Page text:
Politics

Posted by Brendan Fischer on May 21, 2013

The Texas-based Tea Party group True the Vote is claiming they were one of the groups inappropriately "targeted" by the IRS since their application for charitable status has been delayed for years. Although many Tea Party groups were singled-out by the IRS for improper reasons, there may be good reasons for the agency to take a close look at True the Vote's application for charitable status, particularly given the group's involvement with the Wisconsin "Verify the Recall" effort.

Posted by The PRW Staff on May 17, 2013

by Jason Snyder

Gun safety advocates are not backing down after bipartisan legislation to expand background checks failed in the Senate, and are promising a new push to gain the five votes necessary to pass legislation supported by overwhelming public majorities. Are the political winds shifting in favor of gun safety?

Posted by Brendan Fischer on May 16, 2013

Florida Governor Rick Scott is under pressure from Florida moms to veto a bill that would deliver a "kill-shot" to local efforts to guarantee paid sick days for workers. The legislation, which can be traced back the American Legislative Exchange Council (ALEC), is backed by major corporate players with questionable labor records, including Disney.

Posted by Brendan Fischer on May 15, 2013

The controversy surrounding the IRS singling-out Tea Party-inspired groups seeking tax exempt status -- while inexcusable -- might be attributable, in part, to the agency's failure to create clearer rules for political activity in the post-Citizens United electoral landscape, and it being inappropriately tasked with enforcing campaign finance law, tax law experts say.

Posted by Rebekah Wilce on May 15, 2013

GMO Labeled TomatoIn an advance that makes history, Vermont's House of Representatives passed a bill on May 10 requiring foods containing genetically modified organisms (GMOs) to be labeled. This is the furthest any such legislation has made it through the legislative process in the United States.

Posted by Brendan Fischer on May 14, 2013

Mark Pocan and Keith Ellison"The right of voting for representatives is the primary right by which other rights are protected," wrote Thomas Paine in 1795.

Yet contrary to popular belief, there is no affirmative right to vote in the U.S. Constitution. This gap in our founding document has provided an opening for the wave of voter suppression measures that swept the country in recent years, and before that, the poll taxes and Jim Crow restrictions that disenfranchised millions. This week, two Congressmen -- both from states at the epicenter of today's voting rights struggles -- are seeking to fix that.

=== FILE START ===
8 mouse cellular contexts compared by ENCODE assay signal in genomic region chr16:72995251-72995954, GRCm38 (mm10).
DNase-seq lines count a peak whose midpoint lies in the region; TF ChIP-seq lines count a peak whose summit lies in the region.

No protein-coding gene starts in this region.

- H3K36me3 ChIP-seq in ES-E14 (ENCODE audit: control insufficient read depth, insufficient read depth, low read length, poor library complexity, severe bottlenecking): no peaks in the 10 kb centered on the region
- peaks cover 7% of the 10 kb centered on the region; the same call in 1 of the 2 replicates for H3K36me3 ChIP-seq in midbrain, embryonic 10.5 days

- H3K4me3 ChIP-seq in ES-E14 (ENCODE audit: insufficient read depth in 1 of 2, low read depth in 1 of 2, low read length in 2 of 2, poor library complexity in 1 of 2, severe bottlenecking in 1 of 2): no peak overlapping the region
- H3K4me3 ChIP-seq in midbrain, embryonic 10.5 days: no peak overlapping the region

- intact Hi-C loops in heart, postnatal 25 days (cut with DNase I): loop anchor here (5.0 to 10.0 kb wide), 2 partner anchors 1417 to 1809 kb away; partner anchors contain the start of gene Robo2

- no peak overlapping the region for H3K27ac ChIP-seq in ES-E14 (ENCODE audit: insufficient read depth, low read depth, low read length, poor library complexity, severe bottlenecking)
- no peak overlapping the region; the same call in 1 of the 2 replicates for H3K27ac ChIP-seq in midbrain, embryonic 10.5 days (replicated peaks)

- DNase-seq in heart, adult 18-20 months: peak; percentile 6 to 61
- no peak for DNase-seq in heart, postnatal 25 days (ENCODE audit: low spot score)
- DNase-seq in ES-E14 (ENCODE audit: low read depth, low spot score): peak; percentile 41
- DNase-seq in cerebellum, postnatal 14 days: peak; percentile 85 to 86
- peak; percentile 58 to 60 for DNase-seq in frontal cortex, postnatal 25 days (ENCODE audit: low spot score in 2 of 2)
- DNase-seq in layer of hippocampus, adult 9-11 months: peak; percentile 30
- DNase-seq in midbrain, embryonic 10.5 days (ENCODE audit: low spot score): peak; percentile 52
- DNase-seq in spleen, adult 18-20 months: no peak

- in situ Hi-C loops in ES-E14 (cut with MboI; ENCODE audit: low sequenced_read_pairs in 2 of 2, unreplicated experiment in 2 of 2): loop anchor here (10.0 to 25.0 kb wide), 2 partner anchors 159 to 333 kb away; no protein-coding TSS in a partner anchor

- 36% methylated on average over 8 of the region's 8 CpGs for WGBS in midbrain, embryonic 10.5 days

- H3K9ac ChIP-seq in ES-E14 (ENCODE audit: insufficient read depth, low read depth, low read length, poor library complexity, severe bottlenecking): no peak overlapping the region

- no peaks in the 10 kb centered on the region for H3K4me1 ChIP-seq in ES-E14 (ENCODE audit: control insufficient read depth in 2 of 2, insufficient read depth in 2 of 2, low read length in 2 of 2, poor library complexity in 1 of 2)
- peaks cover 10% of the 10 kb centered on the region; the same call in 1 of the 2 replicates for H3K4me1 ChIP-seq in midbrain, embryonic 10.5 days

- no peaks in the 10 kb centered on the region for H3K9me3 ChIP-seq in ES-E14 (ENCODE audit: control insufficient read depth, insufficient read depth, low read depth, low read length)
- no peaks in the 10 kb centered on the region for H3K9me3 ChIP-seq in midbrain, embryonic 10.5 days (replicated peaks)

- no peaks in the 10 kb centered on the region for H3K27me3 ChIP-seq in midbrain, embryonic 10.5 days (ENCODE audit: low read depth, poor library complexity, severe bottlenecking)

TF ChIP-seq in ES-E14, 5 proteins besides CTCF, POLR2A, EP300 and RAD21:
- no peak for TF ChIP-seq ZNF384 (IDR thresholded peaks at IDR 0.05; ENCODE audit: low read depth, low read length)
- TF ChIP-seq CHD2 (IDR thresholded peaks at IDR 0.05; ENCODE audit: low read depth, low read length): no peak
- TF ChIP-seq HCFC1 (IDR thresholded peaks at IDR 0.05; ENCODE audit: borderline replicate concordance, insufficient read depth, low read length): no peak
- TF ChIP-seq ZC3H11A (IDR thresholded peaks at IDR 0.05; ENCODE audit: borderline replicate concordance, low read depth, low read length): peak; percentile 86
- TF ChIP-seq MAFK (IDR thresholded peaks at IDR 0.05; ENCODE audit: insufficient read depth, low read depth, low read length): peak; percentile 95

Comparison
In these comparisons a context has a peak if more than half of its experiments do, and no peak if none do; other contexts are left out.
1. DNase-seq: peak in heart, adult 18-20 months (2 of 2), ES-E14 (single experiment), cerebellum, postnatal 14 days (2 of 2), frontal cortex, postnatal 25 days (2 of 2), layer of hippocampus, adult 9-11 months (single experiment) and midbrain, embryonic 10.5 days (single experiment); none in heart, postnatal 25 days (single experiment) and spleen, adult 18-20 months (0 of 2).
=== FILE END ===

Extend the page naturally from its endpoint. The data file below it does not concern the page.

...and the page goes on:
Posted by Rebekah Wilce on May 14, 2013

Republican Tennessee Governor Bill Haslam has vetoed a controversial "ag gag" bill that would hamstring citizen investigations documenting patterns of abuse of animals and regulatory violations.

Posted by Brendan Fischer on May 08, 2013

Dark money nonprofits spent hundreds of millions in the 2012 elections, but reported only a fraction of that thanks to an "issue advocacy" loophole that requires only limited disclosure for ads that don't explicitly urge viewers to vote for or against a candidate. Federal and state elections officials have rarely probed whether a group's so-called "issue ads" are really intended to influence elections -- but in Wisconsin, a politically-active nonprofit exposed its issue ad charade on its own.

Posted by Brendan Fischer on May 07, 2013

Shortly after the American Legislative Exchange Council (ALEC) told the press "we really believe in transparency," new documents show the organization directing legislators to hide ALEC meeting agendas and model legislation from the public. This effort to circumvent state freedom of information laws is being called "shocking" and "disturbing" by transparency advocates.

Posted by Rebekah Wilce on May 06, 2013

Wisconsin ranks 44th in the nation for new job creation. Rather than rolling up their sleeves and finding new and innovative ways to help create jobs, the Wisconsin legislature is spending its time telling people needing food assistance what they should be eating. AB 110, which will be up for a vote in the Assembly on Tuesday, May 7, is geared toward limiting "the amount of food stamp benefits that could be spent on junk food." But some of the fine print of the bill, bizarrely, would ban people from choosing more healthy and less expensive options for their families. The bill is one of many being considered that are unduly punitive of the poor.

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Bill Moyers presents "United States of ALEC," a report on the most influential corporate-funded political force most of America has never heard of -- ALEC, the American Legislative Exchange Council.